ROUNDUP — Even now, nearly eight years later, marks of the 2011 flood that left parts of the Busy Bee Cafe — and whole sections of town — under 8 feet of water are still visible.
It's an event Mark and Mary Ann Petrie, owners of the Busy Bee, can't seem to escape.
Both are in their 70s and getting to where they'd like to retire. After all, they've been running the Busy Bee for 50 years. The Petries bought the cafe on Feb. 9, 1969, and to mark the milestone, they'll be celebrating at the Busy Bee all weekend with games, food, drawings and prizes.
It's the Petries' way of saying thank you to a community that has supported them for decades.
"We appreciate our years here," Mary Ann Petrie said.
Those years haven't always been easy. Running a restaurant is a physically challenging and mentally demanding job, and the older the Petries get the more difficult it becomes.
They had always planned to sell the Busy Bee and use the sale to support their retirement. In fact, they had thought about doing it around the 50-year mark.
"We might have to stick it out a little longer," she said.
The 2011 flood devastated their restaurant, destroying much of the interior, including fixtures and some equipment, and requiring herculean efforts to clean up; they were closed for months.
The Petries invested heavily into reopening. In fact, walking into the restaurant now it's impossible to tell the place was ever underwater. The walls are bright with new paint, and much of the dining room has been remodeled with new furniture the Petries bought after a Wheat Montana restaurant went out of business.
In fact, the only remnants of the flood are the glass doors on the cafe's north entrance. The doors are double-pane and flood water got in between the glass, leaving a series of lines printed on the glass as it receded.
The Busy Bee sits in the Musselshell River flood plain and requires flood insurance, provided through the Federal Emergency Management Administration. It's expensive and because of the 2011 flood, it's considerably higher than it was.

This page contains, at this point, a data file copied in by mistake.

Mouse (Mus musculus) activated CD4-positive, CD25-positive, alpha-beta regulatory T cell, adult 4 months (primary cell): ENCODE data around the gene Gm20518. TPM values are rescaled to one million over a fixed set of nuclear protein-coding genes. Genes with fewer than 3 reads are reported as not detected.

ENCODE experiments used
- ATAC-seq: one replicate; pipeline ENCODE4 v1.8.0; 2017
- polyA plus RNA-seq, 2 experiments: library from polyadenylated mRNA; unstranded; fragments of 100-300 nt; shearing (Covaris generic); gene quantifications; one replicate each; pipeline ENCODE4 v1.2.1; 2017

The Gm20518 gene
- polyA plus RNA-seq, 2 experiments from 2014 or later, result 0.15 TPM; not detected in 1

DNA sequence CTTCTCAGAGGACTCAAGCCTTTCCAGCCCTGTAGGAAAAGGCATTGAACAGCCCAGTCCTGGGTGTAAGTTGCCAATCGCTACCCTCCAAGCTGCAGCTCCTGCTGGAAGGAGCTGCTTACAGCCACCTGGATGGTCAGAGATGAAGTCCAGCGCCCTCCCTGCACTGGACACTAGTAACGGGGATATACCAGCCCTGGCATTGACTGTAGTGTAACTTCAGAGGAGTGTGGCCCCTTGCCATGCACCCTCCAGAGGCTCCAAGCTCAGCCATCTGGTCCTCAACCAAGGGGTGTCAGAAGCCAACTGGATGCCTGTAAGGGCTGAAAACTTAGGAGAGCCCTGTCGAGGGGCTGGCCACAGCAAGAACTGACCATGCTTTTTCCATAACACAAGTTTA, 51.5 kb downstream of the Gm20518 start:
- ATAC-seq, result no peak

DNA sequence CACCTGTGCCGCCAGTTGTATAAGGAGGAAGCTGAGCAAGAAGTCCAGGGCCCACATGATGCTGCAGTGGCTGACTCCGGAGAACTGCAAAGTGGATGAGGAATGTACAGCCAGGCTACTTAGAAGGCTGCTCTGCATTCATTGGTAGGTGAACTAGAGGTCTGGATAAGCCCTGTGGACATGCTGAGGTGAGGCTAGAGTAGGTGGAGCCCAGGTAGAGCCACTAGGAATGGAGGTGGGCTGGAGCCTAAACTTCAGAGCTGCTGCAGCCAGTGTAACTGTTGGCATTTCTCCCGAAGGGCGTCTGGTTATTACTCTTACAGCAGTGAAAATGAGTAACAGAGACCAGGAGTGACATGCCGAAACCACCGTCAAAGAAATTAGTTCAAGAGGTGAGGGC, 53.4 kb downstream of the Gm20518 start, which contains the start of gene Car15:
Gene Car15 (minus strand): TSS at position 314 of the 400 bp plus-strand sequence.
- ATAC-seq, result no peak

Another flood would totally wipe out the Busy Bee; after 2011, FEMA informed the Petries if the restaurant flooded again FEMA would buy it out.
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And that makes it really hard to sell the Busy Bee to any prospective buyer, Mark Petrie said. Mary Ann describes it using an analogy more common to a Roundup resident.
"If you're a rancher, how can you retire if you can't sell your ranch," she asked. "We invested our lives into this place."
The Petries came to Roundup as newlyweds from Chicago. The town 50 years ago was a bustling western outpost supported by a handful of coal mines, large ranches and tourist attractions like the Silver Spur Dude Ranch where Mark landed his first job.
Over the years, life in Roundup has receded as most of the coal industry left the area and its workers with it. A number of the storefronts on Roundup's Main Street are empty, and the town's only pharmacy — a small corner shop run by ShopKo — will close on May 5, following ShopKo's filing for bankruptcy.
Occasionally, a new cafe or restaurant will open; a new malt shop recently opened downtown. When that happens, the Busy Bee sees a dip in its business but then the regulars return.
"That's our one advantage over a new place that opens," Mark said.
The Busy Bee's reputation has made it a destination restaurant for out-of-towners and a local favorite. The Petries like to point out that the vast majority of their menu is still made from scratch.
Oftentimes those new restaurants will close almost as quickly as they open, Mark said. Both the Petries acknowledge it's hard to do business in Roundup.
"Little merchants just can't make it anymore," he said.
And that's made the Petrie's future uncertain. They love Roundup and have poured their lives into the town. But at some point they'll have to retire and they're not sure how that will happen if they can't sell the restaurant.
And so they soldier on. They're excited for this weekend and for the 50th anniversary celebration. They hope old friends and regular customers show up, but they're also looking to celebrate with newcomers too.
"It's a thank you to all those who have been with us all through the years," Mary Ann said.